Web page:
Course Requirements: Each student is expected to participate fully in all class activities (reading, writing, discussion, groups, etc.).  Each student will write three essays (in-class and home), keep a Response Journal, and sit the Final Examination.

Attendance: Because English 110 is conducted as a participatory, hands-on course, regular and punctual attendance is mandatory.  To succeed in this course, students must attend every class, on time, and well prepared, participate co-operatively in group work, and consistently contribute to the initiating and sustaining of small-group and class discussions.  Please register for this course only if you are able to make this commitment.

Required Texts:

  • Custom Course Pack of selections from Literature: Reading, Reacting, Writing, 2nd Canadian ed., edited by Kirszner, et al. (Nelson)
  • King, Thomas.  Green Grass, Running Water (HarperPerennial)
  • Various handouts

Optional Text (If You Do Not Own a Good Handbook of English which Contains Updated [2016] MLA Formatting Style):

  • Aaron, Jane E., and Elaine Bander. The Little, Brown Essential Handbook, 6th Canadian ed. (Pearson)This three-unit course has been compressed into a brief six-week format. The readings are extensive.  It is, therefore, recommended that you pre-read the novel.

Approaches to Literature
Term 1
TTh, 6:00 - 9:00 PM
Web-Oriented Course

The renowned writer of weird fiction H.P. Lovecraft famously claimed that “the true weird tale has something more than secret murder, bloody bones, or a sheeted form clanking chains according to rule” – rather “a certain atmosphere of breathless and unexplainable dread of outer, unknown forces must be present.” This section of English 110 will consider drama, poetry, and prose fiction that meets these criteria: stories of monsters, demons, unfathomable horrors, metaphysical mystery, and cosmic awe. We will examine the ways that “weird” literature evokes emotions of wonder, fear, and disgust while engaging with political, social, and philosophical questions, interrogating boundaries, norms, and categories. Beginning with the Anglo-Saxon epic poem Beowulf, a blood-soaked tale of monster-hunting in a world governed by a cruel, inhuman fate or “wyrd,” we will trace the literary history of the weird, following it through the fallen, omen-haunted tragedy of Shakespeare’s Macbeth and Christina Rossetti’s sensuously malevolent “Goblin Market.” The course concludes with a consideration of twentieth-century weird fiction, including the short stories of Lovecraft and Angela Carter, and with China Miéville’s “New Weird” novel The City & The City.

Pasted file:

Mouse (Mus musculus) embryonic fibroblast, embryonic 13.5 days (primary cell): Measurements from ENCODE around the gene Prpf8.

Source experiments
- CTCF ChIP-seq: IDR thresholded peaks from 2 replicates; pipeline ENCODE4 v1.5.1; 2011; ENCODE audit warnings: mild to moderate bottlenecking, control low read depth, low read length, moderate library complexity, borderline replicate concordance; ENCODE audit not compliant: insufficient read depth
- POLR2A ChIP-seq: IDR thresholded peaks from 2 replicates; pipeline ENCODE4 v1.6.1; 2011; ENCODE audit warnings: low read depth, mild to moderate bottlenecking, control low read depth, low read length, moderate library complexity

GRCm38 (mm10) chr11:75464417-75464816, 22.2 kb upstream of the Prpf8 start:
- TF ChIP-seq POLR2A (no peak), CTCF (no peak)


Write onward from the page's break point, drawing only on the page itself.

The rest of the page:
Approaches to Literature
Term 1
MW, 9:30 - 12:30 PM
Web-Oriented Course

What do we talk about when we talk about love? We’ll ask this question in various ways throughout this course by taking a look at how a variety of texts approach love, and writing about love—different kinds of love—in different ways. If love is constituted, in part, by the language used to describe it, how does the language of love stories shape how we perceive and experience it? How do our love stories shape our expectations of love? Is love merely personal, intense, private or is it also politically useful? What does literature have to say about this?

The philosopher Simone Weil said that love is “intense, pure, disinterested, gratuitous, generous attention.” Love can feel profound, even transformational. The little prince falls in love with a rose and travels from asteroid to asteroid to earth, in part, to mend his broken heart; in the process he learns a great deal about what kind of person he wants to be and what is meaningful. In Brother, two African-Canadian brother growing up in Scarborough, Ontario negotiate how to survive in community and music despite the ravages of racialized state violence. The protagonists in the stories in Islands of Decolonial Love relate to human and non-human species intimately, even lovingly, despite the effects of colonization.

This course introduces you to the skills and practices of literary criticism by inviting you, and equipping you, to interrogate details of language and form, and to pull together and analyze research sources in order to support sound and interesting arguments, i.e. to “read” these primary texts in new and deeper ways.

You will be asked to write short essays in this course. You will be invited to ask rich and provocative questions about literary texts, find and analyze research sources and write good, clear arguments. Lively engagement is a basic requirement of this course!

Requirements:

  • Participation (10%)
  • Student-led seminar discussion (20%)